1. Thanks Jo. The tiles make a wonderful, colorful rooftop for sure, and as I said to another commenter, they almost seemed out of place. But they’re Hungarian, and you can see their interesting story here: http://en.wikipedia.org/wiki/Zsolnay. Also, we’re big believers in picnics, particularly when we travel. A picnic gives us the opportunity to sample local foods, sip local wines (or beer), and enjoy the nice weather. ~James

    1. Thanks Ruth. Most of the post-communist cities we’ve visited in E. Europe still have lots of big, drab Soviet-style apartment buildings, but usually, they’re located in the suburbs. In the center, and especially in the historic areas, things have been cleaned, painted, and renovated. ~James

    1. Thanks Robyn. For years Budapest was on a number of “best hidden gems” lists, and as a result, it became popular. From our time there, I’d say that the city has moved to the A list. It still has the “Old Europe” vibe, and yet feels modern and vibrant as well. If you visit, you won’t be disappointed. ~James

    1. This church has recently had a top-to-bottom cleaning and renovation, so everything is in top shape. The tiles really are colorful, and I’ve never seen anything quite like them. Very photogenic. ~James

  8. The wildlife vet in me had to weigh in on that ginormous (medical terminology, of course) eagle. I’d definitely say you’re right in deeming it a Golden! From what I’ve seen of the Eastern Imperials, this guy doesn’t quite have the right markings. Even though the Goldens can get to be surprisingly large (I swear we saw one that was 3 ft in length), this guy is on the large end of the spectrum!

    1. Thanks Miranda. I was hoping for a bit of input on the ID and a pro like you is just what I needed. We live on St. Simons Island in SE Georgia, and like most barrier islands, it’s great for bird watchers. Between the marine, island and marsh birds there’s always something interesting to see. And maybe you can help me with another ID. I shot a few closeups of what I believed to be an osprey, and in true Gallivance tradition, I wrote a post about it. One of our commenters said that it was an immature red-tailed hawk (which we also have on the island). Care to weigh in with another ID?

      1. I’m always up for this game! Beautiful close-ups of a gorgeous bird, James! But unfortunately not an osprey. No matter the age, osprey have a dark stripe of feathers adjacent to their eyes (almost like a mask), which I’m not seeing on this handsome fellow. He’s definitely in the genus Buteo, which includes so-called hawks, and red-tailed would be my best guess, too! And it looks like he was all too happy to pose for your shots!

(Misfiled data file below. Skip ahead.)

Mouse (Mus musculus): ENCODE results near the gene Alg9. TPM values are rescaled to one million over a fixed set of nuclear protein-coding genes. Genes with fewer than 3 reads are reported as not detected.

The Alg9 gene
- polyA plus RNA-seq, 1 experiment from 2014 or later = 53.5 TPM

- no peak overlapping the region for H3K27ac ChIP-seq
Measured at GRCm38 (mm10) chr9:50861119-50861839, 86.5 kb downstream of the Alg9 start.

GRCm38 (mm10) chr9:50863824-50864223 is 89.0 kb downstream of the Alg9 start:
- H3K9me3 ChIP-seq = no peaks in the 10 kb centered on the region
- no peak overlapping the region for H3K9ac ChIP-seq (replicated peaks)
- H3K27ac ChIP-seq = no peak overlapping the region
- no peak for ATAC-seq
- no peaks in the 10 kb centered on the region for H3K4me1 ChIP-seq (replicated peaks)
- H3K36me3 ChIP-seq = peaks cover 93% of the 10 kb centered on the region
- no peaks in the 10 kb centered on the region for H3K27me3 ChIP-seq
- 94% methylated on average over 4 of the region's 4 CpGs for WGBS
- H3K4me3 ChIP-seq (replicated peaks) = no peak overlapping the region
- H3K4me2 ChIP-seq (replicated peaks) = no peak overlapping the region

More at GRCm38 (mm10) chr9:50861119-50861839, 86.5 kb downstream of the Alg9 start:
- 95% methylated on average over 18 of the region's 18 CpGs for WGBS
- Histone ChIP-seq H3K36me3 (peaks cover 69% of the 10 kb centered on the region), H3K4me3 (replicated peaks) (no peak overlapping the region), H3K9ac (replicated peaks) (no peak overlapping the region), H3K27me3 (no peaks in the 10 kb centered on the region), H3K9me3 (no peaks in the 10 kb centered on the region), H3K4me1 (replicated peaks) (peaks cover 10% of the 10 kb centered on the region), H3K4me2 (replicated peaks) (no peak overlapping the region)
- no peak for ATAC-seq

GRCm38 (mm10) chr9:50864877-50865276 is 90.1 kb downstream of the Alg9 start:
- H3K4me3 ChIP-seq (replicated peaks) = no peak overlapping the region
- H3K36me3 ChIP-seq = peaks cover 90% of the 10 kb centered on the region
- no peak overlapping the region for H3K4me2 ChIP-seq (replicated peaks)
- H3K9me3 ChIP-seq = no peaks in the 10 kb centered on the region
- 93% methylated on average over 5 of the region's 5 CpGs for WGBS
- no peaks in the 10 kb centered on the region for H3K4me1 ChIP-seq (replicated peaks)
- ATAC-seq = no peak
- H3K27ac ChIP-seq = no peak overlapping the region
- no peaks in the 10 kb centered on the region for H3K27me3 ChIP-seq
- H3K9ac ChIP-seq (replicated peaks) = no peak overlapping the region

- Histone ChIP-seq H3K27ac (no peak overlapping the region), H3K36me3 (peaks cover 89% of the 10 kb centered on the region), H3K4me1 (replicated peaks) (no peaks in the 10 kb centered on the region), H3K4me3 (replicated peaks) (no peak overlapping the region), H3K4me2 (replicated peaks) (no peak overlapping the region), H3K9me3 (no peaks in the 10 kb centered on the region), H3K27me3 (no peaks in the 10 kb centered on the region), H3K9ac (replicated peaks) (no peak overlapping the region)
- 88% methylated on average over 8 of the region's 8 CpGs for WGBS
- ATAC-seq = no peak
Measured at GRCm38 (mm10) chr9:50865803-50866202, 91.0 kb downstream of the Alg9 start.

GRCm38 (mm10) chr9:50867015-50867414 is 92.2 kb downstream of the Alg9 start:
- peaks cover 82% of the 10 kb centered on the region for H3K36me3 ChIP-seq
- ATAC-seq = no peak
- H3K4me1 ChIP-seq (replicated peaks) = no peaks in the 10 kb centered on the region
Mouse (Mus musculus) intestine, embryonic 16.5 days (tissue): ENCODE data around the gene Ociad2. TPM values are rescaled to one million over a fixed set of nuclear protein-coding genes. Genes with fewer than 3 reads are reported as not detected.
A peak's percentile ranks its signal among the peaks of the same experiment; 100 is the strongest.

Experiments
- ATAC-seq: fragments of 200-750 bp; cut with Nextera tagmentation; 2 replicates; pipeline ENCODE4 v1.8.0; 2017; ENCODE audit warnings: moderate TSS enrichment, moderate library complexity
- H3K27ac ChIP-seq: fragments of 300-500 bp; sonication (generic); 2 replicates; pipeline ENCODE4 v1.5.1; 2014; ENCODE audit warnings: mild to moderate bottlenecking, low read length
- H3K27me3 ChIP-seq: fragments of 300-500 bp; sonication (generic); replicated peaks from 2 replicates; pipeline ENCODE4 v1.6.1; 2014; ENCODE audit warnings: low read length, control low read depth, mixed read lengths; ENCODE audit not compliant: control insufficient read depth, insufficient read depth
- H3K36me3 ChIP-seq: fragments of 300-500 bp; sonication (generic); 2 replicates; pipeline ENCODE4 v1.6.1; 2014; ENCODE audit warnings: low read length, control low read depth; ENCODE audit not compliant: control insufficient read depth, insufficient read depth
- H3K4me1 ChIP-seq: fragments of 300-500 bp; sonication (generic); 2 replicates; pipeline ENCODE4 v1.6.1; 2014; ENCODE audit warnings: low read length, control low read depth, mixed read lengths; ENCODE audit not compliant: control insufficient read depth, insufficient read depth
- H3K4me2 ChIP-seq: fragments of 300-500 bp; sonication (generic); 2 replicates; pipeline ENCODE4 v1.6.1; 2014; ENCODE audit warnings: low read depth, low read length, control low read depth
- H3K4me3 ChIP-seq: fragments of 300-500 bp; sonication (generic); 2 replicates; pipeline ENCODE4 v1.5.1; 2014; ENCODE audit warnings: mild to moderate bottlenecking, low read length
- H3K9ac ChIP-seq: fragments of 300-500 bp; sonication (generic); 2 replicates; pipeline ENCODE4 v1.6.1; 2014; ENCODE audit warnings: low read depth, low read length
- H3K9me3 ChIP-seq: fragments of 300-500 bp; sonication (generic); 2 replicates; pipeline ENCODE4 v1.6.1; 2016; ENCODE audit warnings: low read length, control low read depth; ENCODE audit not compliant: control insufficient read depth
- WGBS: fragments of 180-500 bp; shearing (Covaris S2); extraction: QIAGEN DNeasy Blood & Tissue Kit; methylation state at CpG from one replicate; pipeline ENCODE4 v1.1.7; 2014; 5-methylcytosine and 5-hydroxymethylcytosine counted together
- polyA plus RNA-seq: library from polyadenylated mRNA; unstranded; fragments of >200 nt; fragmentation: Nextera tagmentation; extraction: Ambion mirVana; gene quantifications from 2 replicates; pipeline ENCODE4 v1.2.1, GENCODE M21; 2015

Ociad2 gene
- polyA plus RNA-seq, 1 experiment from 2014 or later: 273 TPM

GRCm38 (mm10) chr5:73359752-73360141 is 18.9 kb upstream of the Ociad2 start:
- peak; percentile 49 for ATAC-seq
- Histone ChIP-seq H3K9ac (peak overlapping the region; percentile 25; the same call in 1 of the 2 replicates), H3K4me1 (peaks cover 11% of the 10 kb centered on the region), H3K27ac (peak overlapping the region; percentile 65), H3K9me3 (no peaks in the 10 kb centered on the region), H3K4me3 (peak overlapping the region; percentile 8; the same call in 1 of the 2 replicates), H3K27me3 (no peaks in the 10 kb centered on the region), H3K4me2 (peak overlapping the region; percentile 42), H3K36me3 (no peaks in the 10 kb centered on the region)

2. Thanks for the critter ID Miranda. I guess it’s time for me to eat some Corvus. I checked the Peterson’s guide and see what you mean. These are exactly the type of tips I need: the ones that say “you know it’s a osprey when…” And this will also be grist for the post mill. I have no shame, I’ll just make a correction and repost. ~James

  9. Hi there Terri and James I’ve just created a couple more pingbacks to your blog again. I hope you don’t mind but I’ve actually linked back to a couple of your informative posts about Hungary on my own post about Budapest. It will publish tomorrow morning Australian time. You can find my post at kidazzleink.com if you are looking for it. I just thought some people may like the link to your post as well.

    1. Thanks very much for the links to our Budapest posts Michelle. Budapest is a wonderful destination, and getting the word out there is a good thing. I’m looking forward to reading your post. ~James

  10. Stunning photos of Budapest! I just visited in September and this was one of my favorite spots in the city. The views are beautiful! The day you were up there looks like it was perfect! I love your photo of the Parliament building through the bastion!

    1. Thanks Bridget, for the comment and for dropping by the blog. We visited Budapest years ago (right after the communists departed), and it has changed radically. Improvements in tourist sites and infrastructure have made it a real pleasure to visit. Also, it’s on the hot list, so I’m sure that the number of tourists will only increase. ~James

  11. Glad you didn’t get hurt on that #16. We’ve learned to “grab hold” whenever we get on, if possible. Your pics are so clear and pretty — although we didn’t see half of this area. I think we just may have to return to see more!!!!!

    1. Thanks for the comment Rusha. I hadn’t looked at this post in a while and had forgotten how colorful Castle Hill is. We were there on a perfect day, and a picnic in a small park, with excellent people watching made the day even better. I think that Budapest would be a great place to spend a couple of weeks and use as a base for exploring the area. ~James